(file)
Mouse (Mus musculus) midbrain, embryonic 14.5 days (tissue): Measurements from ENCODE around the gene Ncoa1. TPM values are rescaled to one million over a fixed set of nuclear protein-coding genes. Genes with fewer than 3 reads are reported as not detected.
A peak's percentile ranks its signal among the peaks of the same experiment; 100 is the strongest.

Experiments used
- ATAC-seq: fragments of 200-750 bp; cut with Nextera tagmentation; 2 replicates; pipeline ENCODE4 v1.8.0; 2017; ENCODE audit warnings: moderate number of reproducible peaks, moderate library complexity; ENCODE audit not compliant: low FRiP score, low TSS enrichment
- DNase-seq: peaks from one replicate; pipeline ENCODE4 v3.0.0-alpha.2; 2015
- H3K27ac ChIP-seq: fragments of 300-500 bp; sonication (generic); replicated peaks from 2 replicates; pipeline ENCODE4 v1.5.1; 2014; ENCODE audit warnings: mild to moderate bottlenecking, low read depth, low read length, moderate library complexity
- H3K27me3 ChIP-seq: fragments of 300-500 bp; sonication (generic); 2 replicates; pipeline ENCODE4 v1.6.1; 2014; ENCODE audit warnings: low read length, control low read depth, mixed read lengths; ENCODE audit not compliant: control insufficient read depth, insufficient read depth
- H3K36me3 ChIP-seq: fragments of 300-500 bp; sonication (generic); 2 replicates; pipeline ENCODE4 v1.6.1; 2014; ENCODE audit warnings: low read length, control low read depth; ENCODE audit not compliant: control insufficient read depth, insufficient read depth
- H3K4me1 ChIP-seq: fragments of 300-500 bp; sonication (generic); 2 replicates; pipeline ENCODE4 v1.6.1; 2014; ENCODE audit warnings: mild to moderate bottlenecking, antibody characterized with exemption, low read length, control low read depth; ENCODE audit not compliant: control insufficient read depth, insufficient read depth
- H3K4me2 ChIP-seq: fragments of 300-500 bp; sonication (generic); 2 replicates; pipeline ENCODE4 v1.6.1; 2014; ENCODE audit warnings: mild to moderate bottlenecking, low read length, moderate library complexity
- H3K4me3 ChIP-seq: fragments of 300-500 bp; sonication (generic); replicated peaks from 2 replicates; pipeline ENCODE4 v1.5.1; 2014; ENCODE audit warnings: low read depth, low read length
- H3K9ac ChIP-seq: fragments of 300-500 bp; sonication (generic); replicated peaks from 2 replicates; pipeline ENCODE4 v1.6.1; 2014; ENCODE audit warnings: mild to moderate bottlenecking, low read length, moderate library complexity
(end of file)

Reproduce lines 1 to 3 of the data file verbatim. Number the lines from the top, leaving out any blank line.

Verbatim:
Mouse (Mus musculus) midbrain, embryonic 14.5 days (tissue): Measurements from ENCODE around the gene Ncoa1. TPM values are rescaled to one million over a fixed set of nuclear protein-coding genes. Genes with fewer than 3 reads are reported as not detected.
A peak's percentile ranks its signal among the peaks of the same experiment; 100 is the strongest.

Experiments used